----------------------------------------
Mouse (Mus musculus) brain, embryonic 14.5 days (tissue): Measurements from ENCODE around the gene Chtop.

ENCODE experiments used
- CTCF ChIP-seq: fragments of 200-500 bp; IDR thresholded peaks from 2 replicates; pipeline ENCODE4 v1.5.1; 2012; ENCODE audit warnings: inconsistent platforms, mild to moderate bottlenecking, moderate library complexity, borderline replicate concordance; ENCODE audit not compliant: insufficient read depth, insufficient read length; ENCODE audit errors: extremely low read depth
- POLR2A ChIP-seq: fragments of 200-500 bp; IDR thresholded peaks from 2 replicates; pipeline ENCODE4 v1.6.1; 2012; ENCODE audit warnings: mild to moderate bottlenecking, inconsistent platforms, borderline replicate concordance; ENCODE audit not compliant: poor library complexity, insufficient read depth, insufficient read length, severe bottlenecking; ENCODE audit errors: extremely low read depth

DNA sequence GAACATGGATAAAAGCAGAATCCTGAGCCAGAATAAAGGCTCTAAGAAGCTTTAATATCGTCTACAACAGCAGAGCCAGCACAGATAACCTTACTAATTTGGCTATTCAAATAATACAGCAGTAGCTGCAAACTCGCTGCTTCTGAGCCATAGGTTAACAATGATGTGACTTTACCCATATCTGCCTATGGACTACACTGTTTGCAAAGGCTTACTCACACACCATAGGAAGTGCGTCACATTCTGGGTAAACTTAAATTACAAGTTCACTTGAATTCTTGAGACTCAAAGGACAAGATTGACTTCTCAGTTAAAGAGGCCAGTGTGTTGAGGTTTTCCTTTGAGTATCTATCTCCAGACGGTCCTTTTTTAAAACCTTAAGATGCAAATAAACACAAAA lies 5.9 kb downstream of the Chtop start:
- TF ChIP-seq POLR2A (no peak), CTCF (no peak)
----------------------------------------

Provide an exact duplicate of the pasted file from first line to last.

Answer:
Mouse (Mus musculus) brain, embryonic 14.5 days (tissue): Measurements from ENCODE around the gene Chtop.

ENCODE experiments used
- CTCF ChIP-seq: fragments of 200-500 bp; IDR thresholded peaks from 2 replicates; pipeline ENCODE4 v1.5.1; 2012; ENCODE audit warnings: inconsistent platforms, mild to moderate bottlenecking, moderate library complexity, borderline replicate concordance; ENCODE audit not compliant: insufficient read depth, insufficient read length; ENCODE audit errors: extremely low read depth
- POLR2A ChIP-seq: fragments of 200-500 bp; IDR thresholded peaks from 2 replicates; pipeline ENCODE4 v1.6.1; 2012; ENCODE audit warnings: mild to moderate bottlenecking, inconsistent platforms, borderline replicate concordance; ENCODE audit not compliant: poor library complexity, insufficient read depth, insufficient read length, severe bottlenecking; ENCODE audit errors: extremely low read depth

DNA sequence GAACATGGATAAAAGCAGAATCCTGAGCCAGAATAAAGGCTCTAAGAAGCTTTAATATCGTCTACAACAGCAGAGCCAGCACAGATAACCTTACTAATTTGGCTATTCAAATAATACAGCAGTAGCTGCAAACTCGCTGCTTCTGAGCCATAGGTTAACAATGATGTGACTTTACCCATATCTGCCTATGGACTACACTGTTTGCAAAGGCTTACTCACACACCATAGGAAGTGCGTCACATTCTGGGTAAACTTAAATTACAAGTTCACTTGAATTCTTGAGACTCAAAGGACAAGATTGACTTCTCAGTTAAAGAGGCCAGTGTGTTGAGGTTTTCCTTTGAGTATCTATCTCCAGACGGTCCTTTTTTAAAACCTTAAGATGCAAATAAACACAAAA lies 5.9 kb downstream of the Chtop start:
- TF ChIP-seq POLR2A (no peak), CTCF (no peak)